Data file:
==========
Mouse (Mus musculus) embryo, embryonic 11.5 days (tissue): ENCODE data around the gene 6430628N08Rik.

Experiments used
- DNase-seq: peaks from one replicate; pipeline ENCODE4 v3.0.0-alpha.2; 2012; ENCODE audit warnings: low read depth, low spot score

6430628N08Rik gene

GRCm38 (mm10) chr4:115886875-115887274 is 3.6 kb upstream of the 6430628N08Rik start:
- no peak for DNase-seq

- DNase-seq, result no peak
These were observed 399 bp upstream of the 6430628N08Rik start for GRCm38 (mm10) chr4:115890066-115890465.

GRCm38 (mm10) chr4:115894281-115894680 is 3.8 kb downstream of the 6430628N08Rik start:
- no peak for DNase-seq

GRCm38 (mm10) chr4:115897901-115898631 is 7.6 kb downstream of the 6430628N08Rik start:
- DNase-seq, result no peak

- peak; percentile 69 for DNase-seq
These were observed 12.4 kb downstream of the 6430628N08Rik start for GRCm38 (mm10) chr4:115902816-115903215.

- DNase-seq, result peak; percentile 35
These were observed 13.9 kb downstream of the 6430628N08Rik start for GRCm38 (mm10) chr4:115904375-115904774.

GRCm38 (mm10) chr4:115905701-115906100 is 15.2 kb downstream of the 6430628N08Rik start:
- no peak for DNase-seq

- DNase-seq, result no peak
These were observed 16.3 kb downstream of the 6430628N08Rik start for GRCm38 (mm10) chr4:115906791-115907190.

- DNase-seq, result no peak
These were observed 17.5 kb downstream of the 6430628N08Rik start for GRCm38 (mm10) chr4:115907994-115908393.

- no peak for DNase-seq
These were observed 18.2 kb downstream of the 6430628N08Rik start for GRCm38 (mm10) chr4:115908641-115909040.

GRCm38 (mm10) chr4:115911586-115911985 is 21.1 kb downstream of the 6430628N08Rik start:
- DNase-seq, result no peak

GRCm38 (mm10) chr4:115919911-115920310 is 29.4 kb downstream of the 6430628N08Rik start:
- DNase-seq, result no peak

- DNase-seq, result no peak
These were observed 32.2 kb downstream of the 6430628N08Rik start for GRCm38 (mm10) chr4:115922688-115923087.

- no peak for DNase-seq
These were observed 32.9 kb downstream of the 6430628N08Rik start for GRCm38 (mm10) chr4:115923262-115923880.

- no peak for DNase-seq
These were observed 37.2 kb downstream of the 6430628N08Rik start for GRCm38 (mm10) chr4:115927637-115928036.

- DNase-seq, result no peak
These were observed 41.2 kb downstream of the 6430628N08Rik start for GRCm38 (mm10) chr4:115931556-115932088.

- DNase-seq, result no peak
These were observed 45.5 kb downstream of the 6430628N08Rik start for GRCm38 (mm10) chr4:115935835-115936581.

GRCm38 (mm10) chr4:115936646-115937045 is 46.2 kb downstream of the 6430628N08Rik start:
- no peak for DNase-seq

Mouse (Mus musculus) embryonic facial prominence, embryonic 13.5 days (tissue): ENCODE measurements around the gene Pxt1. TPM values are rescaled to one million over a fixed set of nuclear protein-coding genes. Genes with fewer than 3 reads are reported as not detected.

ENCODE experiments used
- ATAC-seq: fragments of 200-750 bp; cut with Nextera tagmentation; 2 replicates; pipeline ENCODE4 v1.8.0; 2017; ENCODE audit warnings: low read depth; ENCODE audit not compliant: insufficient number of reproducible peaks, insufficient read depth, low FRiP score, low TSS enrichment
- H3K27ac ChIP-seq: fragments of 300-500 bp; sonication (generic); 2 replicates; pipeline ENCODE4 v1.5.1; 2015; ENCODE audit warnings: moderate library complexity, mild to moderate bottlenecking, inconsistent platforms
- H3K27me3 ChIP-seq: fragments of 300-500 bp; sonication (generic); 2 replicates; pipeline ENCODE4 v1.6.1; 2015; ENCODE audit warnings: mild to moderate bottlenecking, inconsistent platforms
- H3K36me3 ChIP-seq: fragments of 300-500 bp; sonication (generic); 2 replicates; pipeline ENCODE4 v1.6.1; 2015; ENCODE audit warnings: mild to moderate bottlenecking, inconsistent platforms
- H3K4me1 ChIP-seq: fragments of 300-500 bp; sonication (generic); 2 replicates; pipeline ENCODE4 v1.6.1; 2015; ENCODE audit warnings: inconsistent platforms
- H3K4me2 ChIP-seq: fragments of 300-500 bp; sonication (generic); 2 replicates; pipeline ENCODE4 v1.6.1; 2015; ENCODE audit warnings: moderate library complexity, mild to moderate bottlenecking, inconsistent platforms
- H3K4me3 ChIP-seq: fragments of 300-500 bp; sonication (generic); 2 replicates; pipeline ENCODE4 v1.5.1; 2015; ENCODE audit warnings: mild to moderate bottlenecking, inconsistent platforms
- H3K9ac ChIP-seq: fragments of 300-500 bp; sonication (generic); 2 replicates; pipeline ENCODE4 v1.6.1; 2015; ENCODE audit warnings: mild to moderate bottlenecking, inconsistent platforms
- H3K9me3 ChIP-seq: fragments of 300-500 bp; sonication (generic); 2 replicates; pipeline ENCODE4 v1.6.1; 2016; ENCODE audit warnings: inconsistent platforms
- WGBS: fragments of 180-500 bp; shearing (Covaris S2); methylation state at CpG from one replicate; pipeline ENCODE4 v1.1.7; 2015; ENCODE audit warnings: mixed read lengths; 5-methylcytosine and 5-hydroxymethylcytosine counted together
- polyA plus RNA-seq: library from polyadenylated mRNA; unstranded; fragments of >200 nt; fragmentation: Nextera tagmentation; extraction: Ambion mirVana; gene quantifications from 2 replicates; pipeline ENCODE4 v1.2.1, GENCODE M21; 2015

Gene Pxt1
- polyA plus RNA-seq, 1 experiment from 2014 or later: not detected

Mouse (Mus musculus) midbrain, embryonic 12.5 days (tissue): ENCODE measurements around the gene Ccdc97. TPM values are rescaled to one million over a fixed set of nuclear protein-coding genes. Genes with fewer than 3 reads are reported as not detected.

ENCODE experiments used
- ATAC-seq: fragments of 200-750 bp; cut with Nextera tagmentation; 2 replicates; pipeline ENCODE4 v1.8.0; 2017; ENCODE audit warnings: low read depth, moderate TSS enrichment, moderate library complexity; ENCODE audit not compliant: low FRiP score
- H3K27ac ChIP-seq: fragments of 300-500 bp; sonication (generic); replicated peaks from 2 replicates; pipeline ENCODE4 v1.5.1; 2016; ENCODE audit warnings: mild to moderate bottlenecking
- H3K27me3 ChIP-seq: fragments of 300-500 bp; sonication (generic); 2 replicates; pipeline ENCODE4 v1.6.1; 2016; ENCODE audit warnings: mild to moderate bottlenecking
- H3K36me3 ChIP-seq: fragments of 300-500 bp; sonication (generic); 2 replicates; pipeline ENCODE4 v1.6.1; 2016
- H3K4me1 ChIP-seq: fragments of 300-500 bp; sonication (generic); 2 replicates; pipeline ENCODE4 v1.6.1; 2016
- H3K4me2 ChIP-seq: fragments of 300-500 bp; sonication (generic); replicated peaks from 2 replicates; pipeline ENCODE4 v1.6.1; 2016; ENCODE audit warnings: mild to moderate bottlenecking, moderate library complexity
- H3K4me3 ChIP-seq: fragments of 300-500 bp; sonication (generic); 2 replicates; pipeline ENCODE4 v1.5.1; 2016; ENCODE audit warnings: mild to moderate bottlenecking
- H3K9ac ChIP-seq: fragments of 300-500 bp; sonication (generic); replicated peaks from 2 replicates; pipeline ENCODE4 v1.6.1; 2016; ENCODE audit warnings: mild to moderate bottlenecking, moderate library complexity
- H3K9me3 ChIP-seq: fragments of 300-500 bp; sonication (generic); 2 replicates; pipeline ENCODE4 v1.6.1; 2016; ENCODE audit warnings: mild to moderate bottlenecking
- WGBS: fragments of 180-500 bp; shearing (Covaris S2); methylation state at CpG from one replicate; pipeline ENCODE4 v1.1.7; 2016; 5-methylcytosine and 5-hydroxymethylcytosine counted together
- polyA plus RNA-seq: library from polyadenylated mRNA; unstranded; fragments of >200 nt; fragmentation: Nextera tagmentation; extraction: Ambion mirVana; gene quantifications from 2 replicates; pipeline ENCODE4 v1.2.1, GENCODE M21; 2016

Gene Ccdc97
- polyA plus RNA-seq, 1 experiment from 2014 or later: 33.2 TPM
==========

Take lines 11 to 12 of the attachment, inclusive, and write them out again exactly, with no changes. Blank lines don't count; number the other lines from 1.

GRCm38 (mm10) chr4:115897901-115898631 is 7.6 kb downstream of the 6430628N08Rik start:
- DNase-seq, result no peak